4 out of 5

Sundays Without God (Kamisama no Inai Nichiyoubi)

sundays.jpg
This is such a bizarre anime. I’ve seen anime and movies with trippy imagery. I’ve read stories with pages of gibberish, yet few works of fiction left me with a sense of culture shock like this. Such anime are so original it’s hard to make them truly terrible, since the novelty value is there. Creators also tend to be as confused as the viewer, so they rarely reach their full potential.

When you have a unique premise on your hands that doesn’t owe anything to any tradition, there are two ways to go about it. You can either go full retard, mine the premise for anything it has and throw the kitchen sink along with everything. Since you have no idea how your anime is supposed to work, all you can do is try everything and hope something sticks. There’s a famous anime who did this and it’s called Future Diary.

vlcsnap-2017-03-26-00h35m19s127

The other route is the safer one. You let your story flow, but you never try too hard to understand it. You let characters interact and explore your world, but you refrain from anything too attention-grabbing. The anime will narrow its focus. Its structure will become almost RPG-like, giving the protagonist a basic objective to complete and finish it off.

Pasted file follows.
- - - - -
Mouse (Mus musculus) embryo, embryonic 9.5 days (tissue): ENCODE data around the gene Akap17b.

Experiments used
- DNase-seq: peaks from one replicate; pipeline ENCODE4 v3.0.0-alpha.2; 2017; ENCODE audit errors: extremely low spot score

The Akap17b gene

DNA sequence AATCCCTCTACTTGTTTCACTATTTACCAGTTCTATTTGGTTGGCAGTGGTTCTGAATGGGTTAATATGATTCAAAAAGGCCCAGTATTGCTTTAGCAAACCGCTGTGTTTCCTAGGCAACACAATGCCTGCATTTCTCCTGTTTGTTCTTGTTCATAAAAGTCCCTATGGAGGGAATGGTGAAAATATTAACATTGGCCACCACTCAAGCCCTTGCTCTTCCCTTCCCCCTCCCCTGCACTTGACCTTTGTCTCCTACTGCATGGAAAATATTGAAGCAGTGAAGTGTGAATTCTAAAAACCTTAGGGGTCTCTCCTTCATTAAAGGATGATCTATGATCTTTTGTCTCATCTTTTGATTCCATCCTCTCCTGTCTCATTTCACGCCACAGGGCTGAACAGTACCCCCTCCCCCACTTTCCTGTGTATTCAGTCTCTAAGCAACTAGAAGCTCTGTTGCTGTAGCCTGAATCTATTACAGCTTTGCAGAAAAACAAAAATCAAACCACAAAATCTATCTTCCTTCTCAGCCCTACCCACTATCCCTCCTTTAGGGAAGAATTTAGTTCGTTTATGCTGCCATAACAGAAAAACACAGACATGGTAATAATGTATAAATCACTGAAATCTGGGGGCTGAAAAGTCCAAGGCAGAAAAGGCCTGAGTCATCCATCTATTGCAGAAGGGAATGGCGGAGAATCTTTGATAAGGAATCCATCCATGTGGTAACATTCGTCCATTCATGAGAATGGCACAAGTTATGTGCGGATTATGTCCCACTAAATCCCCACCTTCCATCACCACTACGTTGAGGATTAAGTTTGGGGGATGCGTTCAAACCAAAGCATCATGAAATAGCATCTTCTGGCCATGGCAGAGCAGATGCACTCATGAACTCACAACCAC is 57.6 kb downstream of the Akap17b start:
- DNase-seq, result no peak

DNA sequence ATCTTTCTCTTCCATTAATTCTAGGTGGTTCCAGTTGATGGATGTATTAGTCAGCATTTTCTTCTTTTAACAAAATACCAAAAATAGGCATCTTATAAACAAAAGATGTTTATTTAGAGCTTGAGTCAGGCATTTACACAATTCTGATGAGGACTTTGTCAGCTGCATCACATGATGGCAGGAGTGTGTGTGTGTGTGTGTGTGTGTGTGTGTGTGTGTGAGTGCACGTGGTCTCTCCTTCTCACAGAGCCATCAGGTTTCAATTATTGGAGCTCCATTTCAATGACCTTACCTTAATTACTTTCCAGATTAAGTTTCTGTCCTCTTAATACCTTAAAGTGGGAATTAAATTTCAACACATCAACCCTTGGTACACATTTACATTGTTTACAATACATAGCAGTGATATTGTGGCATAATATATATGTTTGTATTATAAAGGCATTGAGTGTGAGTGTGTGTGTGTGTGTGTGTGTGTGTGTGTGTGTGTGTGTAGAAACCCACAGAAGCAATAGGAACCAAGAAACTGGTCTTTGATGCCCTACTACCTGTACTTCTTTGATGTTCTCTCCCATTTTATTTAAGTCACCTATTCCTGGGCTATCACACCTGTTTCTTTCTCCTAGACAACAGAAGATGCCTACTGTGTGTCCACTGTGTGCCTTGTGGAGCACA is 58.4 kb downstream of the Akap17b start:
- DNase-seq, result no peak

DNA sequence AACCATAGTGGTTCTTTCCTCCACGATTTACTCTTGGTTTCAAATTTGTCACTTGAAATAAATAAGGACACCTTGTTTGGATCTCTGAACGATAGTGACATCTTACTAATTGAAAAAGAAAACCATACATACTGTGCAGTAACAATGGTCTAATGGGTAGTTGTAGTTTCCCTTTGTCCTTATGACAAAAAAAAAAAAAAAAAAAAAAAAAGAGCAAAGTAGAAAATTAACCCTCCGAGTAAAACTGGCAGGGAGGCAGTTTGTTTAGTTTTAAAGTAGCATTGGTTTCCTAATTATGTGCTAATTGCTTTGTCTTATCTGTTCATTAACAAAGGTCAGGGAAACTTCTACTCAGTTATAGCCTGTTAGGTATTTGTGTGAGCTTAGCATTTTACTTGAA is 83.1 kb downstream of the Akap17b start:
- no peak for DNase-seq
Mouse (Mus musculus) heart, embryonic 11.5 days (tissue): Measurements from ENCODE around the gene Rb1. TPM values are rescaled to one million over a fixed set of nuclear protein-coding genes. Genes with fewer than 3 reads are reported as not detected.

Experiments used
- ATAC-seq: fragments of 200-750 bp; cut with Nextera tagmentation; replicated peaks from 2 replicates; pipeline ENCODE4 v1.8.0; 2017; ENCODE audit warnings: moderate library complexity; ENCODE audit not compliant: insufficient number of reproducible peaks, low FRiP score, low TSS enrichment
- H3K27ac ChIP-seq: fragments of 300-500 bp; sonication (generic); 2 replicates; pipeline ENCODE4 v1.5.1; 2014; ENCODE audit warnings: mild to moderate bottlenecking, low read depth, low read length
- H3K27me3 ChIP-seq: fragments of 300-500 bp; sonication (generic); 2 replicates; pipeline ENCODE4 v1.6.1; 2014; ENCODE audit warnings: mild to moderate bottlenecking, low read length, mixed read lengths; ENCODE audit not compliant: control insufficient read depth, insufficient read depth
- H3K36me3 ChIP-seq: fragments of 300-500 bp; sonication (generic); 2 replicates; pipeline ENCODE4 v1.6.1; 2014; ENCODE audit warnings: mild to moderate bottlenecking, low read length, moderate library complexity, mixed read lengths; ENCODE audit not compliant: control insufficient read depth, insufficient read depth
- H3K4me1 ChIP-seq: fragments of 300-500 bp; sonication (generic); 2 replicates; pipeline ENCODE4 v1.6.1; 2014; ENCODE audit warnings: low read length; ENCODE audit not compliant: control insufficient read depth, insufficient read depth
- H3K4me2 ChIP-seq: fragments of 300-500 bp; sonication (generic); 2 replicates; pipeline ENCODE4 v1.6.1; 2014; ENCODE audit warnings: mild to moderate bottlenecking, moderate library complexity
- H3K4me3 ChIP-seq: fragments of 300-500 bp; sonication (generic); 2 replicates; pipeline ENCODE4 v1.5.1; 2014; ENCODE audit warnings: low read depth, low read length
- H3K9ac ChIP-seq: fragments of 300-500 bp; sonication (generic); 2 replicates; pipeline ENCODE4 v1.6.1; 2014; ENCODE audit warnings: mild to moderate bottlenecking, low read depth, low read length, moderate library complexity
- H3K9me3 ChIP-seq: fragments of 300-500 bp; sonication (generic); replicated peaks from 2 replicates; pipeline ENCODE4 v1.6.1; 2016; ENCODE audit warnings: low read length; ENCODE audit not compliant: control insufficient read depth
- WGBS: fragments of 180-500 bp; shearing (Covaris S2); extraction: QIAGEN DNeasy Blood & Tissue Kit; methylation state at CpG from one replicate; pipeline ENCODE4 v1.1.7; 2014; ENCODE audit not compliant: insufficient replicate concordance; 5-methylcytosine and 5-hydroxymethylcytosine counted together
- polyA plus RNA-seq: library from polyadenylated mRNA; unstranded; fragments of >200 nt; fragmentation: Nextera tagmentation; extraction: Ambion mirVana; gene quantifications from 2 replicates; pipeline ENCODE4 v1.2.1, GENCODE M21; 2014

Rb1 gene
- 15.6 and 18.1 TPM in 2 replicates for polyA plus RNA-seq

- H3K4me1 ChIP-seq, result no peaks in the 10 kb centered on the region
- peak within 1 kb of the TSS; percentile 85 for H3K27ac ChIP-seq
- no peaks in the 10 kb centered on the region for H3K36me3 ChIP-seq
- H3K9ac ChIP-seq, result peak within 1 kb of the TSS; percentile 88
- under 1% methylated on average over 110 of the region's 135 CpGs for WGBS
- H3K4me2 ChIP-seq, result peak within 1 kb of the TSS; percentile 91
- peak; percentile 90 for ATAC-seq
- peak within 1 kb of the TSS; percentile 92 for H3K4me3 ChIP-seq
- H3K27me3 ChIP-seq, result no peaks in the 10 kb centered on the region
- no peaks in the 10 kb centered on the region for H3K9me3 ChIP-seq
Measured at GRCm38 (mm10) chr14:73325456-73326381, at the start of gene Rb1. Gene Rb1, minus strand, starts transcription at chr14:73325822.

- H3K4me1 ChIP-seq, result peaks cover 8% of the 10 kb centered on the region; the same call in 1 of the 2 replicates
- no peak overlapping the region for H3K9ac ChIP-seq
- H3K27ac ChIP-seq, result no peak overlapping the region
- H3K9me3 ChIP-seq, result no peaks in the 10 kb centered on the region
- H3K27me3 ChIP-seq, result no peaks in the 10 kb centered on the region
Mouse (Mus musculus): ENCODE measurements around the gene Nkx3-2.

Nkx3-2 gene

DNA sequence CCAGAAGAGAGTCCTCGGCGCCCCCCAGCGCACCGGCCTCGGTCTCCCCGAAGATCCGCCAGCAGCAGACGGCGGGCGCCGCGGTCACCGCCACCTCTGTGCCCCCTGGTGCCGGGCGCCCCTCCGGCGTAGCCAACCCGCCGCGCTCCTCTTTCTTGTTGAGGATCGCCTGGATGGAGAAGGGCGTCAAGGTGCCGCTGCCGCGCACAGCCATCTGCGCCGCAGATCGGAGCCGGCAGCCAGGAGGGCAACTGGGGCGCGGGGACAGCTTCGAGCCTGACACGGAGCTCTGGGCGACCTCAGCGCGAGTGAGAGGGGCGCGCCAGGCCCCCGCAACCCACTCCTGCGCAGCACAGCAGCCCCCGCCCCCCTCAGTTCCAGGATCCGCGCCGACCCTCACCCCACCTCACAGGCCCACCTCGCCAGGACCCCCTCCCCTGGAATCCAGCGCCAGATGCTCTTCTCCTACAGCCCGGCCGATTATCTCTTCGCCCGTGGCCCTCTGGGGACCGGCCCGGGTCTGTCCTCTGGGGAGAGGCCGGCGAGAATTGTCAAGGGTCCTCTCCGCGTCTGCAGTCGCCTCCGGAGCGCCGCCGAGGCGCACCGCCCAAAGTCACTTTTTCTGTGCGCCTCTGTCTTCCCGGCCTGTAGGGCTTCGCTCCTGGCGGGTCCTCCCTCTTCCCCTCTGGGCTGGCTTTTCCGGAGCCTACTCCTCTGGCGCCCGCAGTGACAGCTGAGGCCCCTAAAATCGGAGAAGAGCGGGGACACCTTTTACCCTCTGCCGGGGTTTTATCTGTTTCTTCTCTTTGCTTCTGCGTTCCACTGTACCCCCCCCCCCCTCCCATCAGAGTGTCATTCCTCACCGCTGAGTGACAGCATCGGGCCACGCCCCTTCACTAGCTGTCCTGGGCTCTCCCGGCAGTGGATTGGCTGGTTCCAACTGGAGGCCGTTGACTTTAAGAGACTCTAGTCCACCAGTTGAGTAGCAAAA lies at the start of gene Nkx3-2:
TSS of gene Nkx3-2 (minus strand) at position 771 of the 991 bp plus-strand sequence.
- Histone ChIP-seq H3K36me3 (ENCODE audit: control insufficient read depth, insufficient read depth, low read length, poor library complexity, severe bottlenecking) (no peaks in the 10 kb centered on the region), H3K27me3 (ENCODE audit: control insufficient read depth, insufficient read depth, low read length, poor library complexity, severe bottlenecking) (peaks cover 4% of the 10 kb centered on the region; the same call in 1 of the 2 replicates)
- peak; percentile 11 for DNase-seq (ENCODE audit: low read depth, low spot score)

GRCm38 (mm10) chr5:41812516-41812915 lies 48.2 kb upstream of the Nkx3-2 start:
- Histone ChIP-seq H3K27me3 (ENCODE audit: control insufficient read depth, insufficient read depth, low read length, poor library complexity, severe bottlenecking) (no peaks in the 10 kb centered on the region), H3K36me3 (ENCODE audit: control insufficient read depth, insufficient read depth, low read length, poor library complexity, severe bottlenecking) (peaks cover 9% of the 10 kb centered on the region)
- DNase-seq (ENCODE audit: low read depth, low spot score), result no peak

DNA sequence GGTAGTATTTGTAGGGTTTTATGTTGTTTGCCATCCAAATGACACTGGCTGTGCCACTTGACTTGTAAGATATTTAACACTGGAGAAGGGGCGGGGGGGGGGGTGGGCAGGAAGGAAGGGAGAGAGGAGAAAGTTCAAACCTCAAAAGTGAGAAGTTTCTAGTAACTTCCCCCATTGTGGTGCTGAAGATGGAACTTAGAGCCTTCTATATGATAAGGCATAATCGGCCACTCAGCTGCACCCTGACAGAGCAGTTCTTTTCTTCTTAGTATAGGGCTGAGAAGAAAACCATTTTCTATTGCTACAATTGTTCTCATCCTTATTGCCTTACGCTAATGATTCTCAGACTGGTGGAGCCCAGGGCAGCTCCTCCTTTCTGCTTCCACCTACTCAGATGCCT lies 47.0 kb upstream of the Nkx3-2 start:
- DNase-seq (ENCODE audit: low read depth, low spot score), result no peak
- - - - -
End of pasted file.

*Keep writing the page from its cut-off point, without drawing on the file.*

Sundays Without God takes the latter route, but the result isn’t a complete failure. Despite not playing with the structure, its setting and premise are so weird that the feeling of culture shock is persistent. The stories that make up the anime are also good enough on their own and take advantage of the setting. You cannot tell them in any other context. Still, something feels off. It’s not completely weird, not completely normal and leans towards the weird without mining it too much. The result is anime that’s enjoyable like an ordinary anime while feeling weird.

The best thing about the anime is it unique setting and tone. It’s a perfect example of how you don’t need a lot of details to create a unique world. The world here is simple. God is gone, no one can get born and dead people don’t really die. It’s apocalypse in slow motion. We’ve had a lot of stories about what happens after the apocalypse and we tend to imagine it as something swift and fast. Here, the world is in the process of ending.

vlcsnap-2017-03-26-00h34m52s114

Human beings are resilient things, though. Even if the sun will explode, we’ll most likely try to save something. Survival instinct is so strong that it defies rationality and free will. In this case, the world isn’t ending so much as life reaches its epilogue. Life isn’t bad, but it keeps moving in an ordinary pace towards its ending.